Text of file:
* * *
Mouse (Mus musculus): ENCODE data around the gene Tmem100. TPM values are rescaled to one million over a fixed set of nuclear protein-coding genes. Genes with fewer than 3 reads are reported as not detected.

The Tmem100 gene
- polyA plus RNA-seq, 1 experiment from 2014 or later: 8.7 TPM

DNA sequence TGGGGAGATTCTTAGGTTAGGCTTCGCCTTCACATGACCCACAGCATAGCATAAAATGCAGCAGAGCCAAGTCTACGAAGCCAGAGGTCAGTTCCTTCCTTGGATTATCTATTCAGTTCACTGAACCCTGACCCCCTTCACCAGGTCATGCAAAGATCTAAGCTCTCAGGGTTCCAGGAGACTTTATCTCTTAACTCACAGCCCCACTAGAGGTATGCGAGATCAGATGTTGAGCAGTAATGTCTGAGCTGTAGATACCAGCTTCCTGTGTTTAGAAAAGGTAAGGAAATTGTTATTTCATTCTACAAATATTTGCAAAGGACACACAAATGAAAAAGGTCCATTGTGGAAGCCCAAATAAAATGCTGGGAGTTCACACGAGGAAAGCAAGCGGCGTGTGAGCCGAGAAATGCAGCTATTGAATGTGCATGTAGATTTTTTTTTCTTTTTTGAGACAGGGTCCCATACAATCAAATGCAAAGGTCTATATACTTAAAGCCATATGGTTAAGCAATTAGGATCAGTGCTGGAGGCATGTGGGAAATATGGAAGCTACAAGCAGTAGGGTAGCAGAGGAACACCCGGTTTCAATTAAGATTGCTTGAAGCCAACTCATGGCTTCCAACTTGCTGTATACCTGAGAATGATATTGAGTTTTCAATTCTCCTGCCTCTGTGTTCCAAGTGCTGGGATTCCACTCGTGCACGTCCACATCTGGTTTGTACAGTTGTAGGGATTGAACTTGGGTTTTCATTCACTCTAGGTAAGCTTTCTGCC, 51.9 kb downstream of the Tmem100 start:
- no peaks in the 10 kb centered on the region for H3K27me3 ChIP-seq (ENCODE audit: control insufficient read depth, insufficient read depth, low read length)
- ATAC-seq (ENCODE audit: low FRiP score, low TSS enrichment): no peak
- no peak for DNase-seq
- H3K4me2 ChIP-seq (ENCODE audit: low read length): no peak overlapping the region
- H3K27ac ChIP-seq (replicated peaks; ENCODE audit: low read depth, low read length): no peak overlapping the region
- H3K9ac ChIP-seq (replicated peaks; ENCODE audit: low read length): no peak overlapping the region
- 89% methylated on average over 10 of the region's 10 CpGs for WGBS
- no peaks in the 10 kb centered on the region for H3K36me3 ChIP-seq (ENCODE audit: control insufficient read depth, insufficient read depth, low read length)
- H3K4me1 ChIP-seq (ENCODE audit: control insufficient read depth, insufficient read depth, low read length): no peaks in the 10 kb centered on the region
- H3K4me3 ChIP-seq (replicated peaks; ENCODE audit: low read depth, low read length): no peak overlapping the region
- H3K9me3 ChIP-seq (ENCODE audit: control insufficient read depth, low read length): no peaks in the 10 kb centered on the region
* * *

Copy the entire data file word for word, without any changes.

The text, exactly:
Mouse (Mus musculus): ENCODE data around the gene Tmem100. TPM values are rescaled to one million over a fixed set of nuclear protein-coding genes. Genes with fewer than 3 reads are reported as not detected.

The Tmem100 gene
- polyA plus RNA-seq, 1 experiment from 2014 or later: 8.7 TPM

DNA sequence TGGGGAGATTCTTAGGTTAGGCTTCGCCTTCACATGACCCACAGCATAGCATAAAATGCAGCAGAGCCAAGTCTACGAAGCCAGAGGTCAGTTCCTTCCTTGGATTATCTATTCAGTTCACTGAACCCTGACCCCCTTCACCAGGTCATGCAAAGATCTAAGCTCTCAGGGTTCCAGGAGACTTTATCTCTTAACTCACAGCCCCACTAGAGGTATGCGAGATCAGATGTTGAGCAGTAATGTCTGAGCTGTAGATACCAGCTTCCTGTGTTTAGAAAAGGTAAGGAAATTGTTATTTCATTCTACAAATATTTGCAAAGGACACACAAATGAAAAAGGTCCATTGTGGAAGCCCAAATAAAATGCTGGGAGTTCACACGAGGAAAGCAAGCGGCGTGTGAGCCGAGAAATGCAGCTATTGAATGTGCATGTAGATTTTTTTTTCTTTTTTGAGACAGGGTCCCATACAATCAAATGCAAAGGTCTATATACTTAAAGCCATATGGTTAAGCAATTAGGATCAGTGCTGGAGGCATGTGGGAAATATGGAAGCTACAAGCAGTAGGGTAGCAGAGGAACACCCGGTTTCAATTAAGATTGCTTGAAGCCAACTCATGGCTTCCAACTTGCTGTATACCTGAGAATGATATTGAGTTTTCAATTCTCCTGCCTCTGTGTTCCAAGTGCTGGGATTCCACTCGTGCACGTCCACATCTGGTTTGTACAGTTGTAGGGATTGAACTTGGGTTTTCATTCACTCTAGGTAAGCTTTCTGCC, 51.9 kb downstream of the Tmem100 start:
- no peaks in the 10 kb centered on the region for H3K27me3 ChIP-seq (ENCODE audit: control insufficient read depth, insufficient read depth, low read length)
- ATAC-seq (ENCODE audit: low FRiP score, low TSS enrichment): no peak
- no peak for DNase-seq
- H3K4me2 ChIP-seq (ENCODE audit: low read length): no peak overlapping the region
- H3K27ac ChIP-seq (replicated peaks; ENCODE audit: low read depth, low read length): no peak overlapping the region
- H3K9ac ChIP-seq (replicated peaks; ENCODE audit: low read length): no peak overlapping the region
- 89% methylated on average over 10 of the region's 10 CpGs for WGBS
- no peaks in the 10 kb centered on the region for H3K36me3 ChIP-seq (ENCODE audit: control insufficient read depth, insufficient read depth, low read length)
- H3K4me1 ChIP-seq (ENCODE audit: control insufficient read depth, insufficient read depth, low read length): no peaks in the 10 kb centered on the region
- H3K4me3 ChIP-seq (replicated peaks; ENCODE audit: low read depth, low read length): no peak overlapping the region
- H3K9me3 ChIP-seq (ENCODE audit: control insufficient read depth, low read length): no peaks in the 10 kb centered on the region